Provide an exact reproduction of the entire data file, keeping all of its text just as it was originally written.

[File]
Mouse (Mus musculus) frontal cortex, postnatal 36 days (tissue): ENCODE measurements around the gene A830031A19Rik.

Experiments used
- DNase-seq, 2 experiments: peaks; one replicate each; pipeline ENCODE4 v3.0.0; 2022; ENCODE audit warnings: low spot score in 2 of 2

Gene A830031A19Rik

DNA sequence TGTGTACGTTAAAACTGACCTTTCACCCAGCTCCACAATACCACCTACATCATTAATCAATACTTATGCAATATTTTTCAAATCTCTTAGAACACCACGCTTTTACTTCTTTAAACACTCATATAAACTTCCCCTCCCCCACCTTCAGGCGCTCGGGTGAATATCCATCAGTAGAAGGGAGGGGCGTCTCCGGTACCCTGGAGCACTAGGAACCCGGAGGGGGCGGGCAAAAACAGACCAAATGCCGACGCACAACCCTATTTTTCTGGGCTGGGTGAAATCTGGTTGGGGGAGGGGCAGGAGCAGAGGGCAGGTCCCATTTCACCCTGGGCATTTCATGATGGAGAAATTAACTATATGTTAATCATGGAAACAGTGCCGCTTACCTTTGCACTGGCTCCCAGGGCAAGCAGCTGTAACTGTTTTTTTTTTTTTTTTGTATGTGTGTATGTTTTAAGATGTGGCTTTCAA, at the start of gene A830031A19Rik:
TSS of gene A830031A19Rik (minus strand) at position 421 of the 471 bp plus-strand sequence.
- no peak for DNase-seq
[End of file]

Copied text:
Mouse (Mus musculus) frontal cortex, postnatal 36 days (tissue): ENCODE measurements around the gene A830031A19Rik.

Experiments used
- DNase-seq, 2 experiments: peaks; one replicate each; pipeline ENCODE4 v3.0.0; 2022; ENCODE audit warnings: low spot score in 2 of 2

Gene A830031A19Rik

DNA sequence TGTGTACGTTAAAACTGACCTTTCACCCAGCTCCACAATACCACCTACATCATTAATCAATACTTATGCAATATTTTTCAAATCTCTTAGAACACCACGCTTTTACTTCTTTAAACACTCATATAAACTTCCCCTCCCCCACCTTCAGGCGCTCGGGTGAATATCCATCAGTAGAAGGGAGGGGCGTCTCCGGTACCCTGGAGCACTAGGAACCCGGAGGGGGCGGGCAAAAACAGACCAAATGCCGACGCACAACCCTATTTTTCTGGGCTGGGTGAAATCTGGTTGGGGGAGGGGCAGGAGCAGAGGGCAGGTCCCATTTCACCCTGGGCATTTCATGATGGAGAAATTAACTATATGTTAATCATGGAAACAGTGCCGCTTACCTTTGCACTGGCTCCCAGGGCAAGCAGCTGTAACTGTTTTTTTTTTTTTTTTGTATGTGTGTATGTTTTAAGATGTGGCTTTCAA, at the start of gene A830031A19Rik:
TSS of gene A830031A19Rik (minus strand) at position 421 of the 471 bp plus-strand sequence.
- no peak for DNase-seq